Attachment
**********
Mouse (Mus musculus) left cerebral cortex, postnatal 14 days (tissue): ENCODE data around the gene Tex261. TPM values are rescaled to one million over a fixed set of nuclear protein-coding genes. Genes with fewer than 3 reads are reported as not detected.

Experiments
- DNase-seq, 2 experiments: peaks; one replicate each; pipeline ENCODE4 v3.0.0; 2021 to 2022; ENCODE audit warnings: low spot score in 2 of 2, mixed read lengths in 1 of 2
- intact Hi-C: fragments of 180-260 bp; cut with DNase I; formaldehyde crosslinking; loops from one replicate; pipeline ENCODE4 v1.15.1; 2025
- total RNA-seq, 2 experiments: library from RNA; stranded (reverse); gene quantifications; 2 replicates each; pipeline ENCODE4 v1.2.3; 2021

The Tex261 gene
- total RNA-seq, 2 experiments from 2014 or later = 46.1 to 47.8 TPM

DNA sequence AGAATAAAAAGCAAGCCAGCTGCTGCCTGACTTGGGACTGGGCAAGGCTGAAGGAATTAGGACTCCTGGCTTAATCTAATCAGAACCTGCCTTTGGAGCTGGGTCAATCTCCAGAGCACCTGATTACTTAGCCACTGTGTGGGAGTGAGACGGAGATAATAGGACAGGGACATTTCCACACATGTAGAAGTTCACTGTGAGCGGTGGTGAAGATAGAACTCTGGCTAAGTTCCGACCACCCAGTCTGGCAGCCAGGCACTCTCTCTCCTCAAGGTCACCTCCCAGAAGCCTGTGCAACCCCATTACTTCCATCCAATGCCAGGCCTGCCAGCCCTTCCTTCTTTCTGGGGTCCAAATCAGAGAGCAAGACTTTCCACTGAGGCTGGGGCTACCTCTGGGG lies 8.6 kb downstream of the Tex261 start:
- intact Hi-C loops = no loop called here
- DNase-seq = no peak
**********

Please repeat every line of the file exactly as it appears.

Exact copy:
Mouse (Mus musculus) left cerebral cortex, postnatal 14 days (tissue): ENCODE data around the gene Tex261. TPM values are rescaled to one million over a fixed set of nuclear protein-coding genes. Genes with fewer than 3 reads are reported as not detected.

Experiments
- DNase-seq, 2 experiments: peaks; one replicate each; pipeline ENCODE4 v3.0.0; 2021 to 2022; ENCODE audit warnings: low spot score in 2 of 2, mixed read lengths in 1 of 2
- intact Hi-C: fragments of 180-260 bp; cut with DNase I; formaldehyde crosslinking; loops from one replicate; pipeline ENCODE4 v1.15.1; 2025
- total RNA-seq, 2 experiments: library from RNA; stranded (reverse); gene quantifications; 2 replicates each; pipeline ENCODE4 v1.2.3; 2021

The Tex261 gene
- total RNA-seq, 2 experiments from 2014 or later = 46.1 to 47.8 TPM

DNA sequence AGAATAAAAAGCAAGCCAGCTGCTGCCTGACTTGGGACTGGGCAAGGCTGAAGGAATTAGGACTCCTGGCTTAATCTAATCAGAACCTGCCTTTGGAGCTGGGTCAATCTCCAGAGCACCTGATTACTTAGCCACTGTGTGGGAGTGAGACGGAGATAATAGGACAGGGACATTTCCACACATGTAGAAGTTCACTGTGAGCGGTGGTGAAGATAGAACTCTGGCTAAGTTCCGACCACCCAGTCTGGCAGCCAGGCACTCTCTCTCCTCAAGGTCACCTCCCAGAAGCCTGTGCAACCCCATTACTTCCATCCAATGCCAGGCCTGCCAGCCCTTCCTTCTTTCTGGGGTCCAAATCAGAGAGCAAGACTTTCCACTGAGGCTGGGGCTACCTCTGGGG lies 8.6 kb downstream of the Tex261 start:
- intact Hi-C loops = no loop called here
- DNase-seq = no peak